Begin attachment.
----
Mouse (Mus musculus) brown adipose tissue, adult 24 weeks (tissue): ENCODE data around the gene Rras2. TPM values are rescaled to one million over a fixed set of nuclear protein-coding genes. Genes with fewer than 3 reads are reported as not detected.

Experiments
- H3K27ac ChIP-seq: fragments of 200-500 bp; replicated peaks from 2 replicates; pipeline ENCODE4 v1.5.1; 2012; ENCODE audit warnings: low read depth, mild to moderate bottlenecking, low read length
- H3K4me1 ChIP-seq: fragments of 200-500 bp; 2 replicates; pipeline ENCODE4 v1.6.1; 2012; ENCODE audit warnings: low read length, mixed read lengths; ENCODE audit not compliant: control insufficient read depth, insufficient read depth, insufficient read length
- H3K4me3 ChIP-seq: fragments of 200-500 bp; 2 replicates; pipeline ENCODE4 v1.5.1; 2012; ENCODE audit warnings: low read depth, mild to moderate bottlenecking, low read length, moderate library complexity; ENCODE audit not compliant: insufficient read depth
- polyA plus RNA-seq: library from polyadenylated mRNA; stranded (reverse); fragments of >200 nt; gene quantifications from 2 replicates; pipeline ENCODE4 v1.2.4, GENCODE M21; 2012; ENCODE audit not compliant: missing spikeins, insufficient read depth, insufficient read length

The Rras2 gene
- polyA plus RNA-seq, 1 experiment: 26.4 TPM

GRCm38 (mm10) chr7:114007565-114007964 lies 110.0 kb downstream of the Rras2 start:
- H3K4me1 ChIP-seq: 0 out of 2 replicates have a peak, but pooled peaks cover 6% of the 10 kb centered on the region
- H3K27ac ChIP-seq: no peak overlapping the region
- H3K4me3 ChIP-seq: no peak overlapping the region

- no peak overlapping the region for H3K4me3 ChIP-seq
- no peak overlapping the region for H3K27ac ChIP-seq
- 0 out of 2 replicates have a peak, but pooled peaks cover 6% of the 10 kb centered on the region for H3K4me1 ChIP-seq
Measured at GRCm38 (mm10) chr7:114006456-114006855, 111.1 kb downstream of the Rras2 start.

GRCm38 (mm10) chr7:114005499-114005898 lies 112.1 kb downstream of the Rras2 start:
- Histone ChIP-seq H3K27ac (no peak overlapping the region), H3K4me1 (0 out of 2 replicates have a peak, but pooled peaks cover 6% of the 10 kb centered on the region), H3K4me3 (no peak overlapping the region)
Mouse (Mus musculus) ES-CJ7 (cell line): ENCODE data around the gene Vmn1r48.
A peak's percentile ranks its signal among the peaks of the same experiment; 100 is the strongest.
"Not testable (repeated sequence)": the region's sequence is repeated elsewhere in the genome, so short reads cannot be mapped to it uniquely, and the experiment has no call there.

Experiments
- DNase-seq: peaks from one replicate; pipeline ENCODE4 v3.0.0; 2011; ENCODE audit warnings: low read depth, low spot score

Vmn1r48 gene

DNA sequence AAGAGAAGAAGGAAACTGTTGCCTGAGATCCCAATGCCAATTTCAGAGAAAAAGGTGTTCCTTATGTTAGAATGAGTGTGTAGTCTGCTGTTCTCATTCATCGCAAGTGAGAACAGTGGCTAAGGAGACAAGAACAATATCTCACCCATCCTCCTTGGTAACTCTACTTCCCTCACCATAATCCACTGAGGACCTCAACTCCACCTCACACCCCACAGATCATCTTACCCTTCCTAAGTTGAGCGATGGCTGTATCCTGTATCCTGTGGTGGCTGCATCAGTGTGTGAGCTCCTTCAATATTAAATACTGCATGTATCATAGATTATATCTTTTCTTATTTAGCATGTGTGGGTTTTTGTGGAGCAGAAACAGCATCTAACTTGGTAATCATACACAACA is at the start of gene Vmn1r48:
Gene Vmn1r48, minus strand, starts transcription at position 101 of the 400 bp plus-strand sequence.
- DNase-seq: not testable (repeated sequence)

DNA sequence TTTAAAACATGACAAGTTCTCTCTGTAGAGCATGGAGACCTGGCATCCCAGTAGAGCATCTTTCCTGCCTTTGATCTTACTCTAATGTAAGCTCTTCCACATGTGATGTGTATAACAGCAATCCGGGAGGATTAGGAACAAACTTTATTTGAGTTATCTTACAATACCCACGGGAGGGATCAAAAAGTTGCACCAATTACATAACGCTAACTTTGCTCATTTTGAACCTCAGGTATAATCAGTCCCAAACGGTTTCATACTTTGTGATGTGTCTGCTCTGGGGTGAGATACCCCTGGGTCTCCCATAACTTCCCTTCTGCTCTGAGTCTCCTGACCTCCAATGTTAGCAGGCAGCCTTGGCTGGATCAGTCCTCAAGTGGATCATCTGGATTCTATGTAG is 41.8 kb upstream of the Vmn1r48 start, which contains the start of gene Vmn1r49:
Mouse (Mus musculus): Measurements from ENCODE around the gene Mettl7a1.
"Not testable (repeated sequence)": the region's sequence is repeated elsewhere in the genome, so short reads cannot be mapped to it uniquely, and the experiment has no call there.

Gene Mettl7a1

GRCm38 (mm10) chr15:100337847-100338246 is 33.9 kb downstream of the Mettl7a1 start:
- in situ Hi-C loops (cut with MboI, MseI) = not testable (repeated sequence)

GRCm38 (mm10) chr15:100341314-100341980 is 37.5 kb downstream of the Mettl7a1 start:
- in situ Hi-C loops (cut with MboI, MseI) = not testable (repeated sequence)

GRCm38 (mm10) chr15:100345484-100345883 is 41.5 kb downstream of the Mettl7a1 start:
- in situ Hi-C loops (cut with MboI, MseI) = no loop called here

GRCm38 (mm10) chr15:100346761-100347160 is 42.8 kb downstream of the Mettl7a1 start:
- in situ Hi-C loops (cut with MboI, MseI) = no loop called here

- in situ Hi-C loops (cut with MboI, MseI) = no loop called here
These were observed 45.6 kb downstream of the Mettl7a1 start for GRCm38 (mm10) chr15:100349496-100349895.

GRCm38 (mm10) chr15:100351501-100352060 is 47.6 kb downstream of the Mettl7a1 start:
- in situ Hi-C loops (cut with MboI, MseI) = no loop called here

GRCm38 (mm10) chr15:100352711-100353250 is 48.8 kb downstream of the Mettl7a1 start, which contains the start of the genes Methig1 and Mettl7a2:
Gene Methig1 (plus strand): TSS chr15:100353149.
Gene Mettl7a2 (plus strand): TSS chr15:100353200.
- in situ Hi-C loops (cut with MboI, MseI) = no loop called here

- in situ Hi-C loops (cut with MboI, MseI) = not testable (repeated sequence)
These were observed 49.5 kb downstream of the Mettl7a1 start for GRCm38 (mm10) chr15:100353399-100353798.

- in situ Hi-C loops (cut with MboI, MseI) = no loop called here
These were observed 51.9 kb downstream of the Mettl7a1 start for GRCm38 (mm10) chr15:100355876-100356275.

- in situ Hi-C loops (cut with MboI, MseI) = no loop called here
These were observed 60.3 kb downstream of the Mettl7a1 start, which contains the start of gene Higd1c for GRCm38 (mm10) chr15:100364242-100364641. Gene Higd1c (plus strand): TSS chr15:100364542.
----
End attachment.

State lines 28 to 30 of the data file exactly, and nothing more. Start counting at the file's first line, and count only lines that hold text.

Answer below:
DNA sequence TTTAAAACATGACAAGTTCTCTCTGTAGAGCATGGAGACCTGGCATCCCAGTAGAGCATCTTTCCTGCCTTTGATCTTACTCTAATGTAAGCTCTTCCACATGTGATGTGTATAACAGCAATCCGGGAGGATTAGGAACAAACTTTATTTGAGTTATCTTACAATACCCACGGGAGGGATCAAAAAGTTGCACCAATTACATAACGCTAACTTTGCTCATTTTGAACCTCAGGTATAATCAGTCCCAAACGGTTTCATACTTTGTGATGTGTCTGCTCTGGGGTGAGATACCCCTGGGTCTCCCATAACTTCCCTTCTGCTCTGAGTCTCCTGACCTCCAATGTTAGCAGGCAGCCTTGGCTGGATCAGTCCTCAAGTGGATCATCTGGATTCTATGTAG is 41.8 kb upstream of the Vmn1r48 start, which contains the start of gene Vmn1r49:
Mouse (Mus musculus): Measurements from ENCODE around the gene Mettl7a1.
"Not testable (repeated sequence)": the region's sequence is repeated elsewhere in the genome, so short reads cannot be mapped to it uniquely, and the experiment has no call there.